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Anatomic Variations of the Obturator Nerve in the Inguinal Region: Implications In Conventional and Ultrasound Regional Anesthesia Techniques
  1. Sofia Anagnostopoulou, PhD,
  2. Georgia Kostopanagiotou, PhD,,
  3. Tilemachos Paraskeuopoulos, MD,
  4. Christina Chantzi, MD§,
  5. Evangelos Lolis, MD and
  6. Theodosios Saranteas, PhD,
  1. From the Department of Anatomy, and the Department of Anesthesia and Intensive Care, School of Medicine, University of Athens;
  2. Department of Anesthesia and Intensive Care, Attikon Hospital; and the
  3. §Department of Anesthesia, General State Hospital of Athens, Athens, Greece.
  1. Address correspondence to: Theodosios Saranteas, PhD, 19 Karatza Str and Klemanso, 18534 Piraeus, Greece (e-mail: saranteas{at}


Background and Objectives: This study was conducted to provide a thorough description of the variability in the obturator nerve branching pattern in the inguinal region.

Methods: The anatomic variability of obturator nerve branching among 84 dissected embalmed cadavers was investigated. Ultrasound examination of the inguinal region was undertaken in 20 cases and the location of the obturator nerve was identified.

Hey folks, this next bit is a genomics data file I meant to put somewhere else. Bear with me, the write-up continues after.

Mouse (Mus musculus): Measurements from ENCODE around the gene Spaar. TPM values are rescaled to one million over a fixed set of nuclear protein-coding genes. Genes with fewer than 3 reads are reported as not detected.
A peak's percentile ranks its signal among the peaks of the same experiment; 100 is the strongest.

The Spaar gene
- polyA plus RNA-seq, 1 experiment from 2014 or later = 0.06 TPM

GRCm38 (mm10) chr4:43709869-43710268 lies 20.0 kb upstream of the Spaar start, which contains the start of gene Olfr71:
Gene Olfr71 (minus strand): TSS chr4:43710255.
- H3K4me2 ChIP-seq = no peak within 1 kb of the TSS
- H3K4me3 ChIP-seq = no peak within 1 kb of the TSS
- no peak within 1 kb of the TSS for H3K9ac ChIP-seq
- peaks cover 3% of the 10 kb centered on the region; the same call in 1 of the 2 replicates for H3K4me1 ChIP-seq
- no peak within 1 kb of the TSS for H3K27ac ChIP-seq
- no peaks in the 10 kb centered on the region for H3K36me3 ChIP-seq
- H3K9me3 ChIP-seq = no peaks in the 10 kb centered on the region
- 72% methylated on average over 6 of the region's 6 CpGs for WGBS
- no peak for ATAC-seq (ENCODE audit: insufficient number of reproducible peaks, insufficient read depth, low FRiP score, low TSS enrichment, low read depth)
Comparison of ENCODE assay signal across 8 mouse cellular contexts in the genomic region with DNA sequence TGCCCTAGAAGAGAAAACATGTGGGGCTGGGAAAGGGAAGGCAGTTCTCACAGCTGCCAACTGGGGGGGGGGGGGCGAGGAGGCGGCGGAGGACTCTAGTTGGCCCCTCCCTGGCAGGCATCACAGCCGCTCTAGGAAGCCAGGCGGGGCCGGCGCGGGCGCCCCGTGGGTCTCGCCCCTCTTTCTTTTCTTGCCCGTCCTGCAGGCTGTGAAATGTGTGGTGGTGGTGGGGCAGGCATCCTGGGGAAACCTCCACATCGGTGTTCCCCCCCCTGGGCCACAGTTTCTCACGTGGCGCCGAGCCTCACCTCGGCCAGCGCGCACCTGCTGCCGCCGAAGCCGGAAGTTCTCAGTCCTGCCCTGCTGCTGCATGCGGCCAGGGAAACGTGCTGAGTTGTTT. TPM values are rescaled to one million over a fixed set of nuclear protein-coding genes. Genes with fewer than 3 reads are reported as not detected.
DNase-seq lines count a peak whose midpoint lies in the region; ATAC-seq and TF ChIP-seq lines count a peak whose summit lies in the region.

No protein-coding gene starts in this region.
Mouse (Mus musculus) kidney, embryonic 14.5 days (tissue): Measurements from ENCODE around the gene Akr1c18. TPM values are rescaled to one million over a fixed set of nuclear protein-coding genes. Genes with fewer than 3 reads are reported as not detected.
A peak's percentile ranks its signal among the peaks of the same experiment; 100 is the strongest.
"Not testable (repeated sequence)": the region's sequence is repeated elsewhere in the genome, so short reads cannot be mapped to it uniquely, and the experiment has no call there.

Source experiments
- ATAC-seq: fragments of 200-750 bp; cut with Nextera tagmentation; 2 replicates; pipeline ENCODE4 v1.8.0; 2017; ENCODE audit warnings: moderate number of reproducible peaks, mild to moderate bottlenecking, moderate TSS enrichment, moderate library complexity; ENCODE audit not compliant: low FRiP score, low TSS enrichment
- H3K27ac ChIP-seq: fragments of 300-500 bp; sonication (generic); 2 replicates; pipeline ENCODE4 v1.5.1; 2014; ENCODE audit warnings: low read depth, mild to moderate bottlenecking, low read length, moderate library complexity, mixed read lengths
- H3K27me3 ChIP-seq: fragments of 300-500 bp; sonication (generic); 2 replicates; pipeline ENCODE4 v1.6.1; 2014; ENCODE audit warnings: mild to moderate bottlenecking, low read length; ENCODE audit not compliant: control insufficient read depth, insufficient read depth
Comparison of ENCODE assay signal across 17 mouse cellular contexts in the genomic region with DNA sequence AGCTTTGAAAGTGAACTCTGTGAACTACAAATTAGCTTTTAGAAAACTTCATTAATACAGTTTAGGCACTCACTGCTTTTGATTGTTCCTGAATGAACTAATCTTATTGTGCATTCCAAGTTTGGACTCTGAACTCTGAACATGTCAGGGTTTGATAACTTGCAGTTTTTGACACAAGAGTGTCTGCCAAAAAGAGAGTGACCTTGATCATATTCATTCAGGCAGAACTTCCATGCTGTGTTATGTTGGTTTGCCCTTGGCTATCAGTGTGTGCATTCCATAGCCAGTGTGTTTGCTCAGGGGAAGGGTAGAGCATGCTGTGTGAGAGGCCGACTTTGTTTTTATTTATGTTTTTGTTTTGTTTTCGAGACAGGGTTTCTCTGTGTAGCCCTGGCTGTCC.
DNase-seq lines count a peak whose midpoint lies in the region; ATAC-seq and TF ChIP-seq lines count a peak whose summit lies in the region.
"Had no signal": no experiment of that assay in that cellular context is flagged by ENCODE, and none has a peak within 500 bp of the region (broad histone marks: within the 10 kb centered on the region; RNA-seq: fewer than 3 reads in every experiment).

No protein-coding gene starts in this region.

Results: The point of division for the obturator nerve into the anterior and posterior branches was intrapelvic (23.22%), within the obturator canal (51.78%), or in the thigh (25%). Most commonly, the anterior branch was divided among 3 major muscular branches (66.66%) that innervated the adductor longus, adductor brevis, and gracilis muscles. Four, and 2 subdivisions of the anterior branches were observed, in 4.76% and 28.57% of cases, respectively. The posterior branch predominantly separated into 2 divisions (60.11%), which provided innervation to the adductor brevis and adductor magnus muscles. In addition, either 1 (13.69%), 3 (19.04%), or 4 (7.14%) muscular divisions of the posterior branch were observed. The articular branch of the obturator nerve showed 9 different branching patterns, which most frequently arose from the common obturator nerve. The fascias medial to the femoral vessels and deep to the pectineus muscle were clearly visualized (100%) by ultrasound imaging. This region was used as an "imaging" landmark for localization (success rate of 80%) of the common obturator nerve.

Conclusions: High anatomic variability in the obturator nerve's divisions and subdivisions does exist, and explains the difficulty frequently encountered in the application of regional anesthetic techniques.

Key Words
  • obturator nerve
  • regional anesthetic techniques

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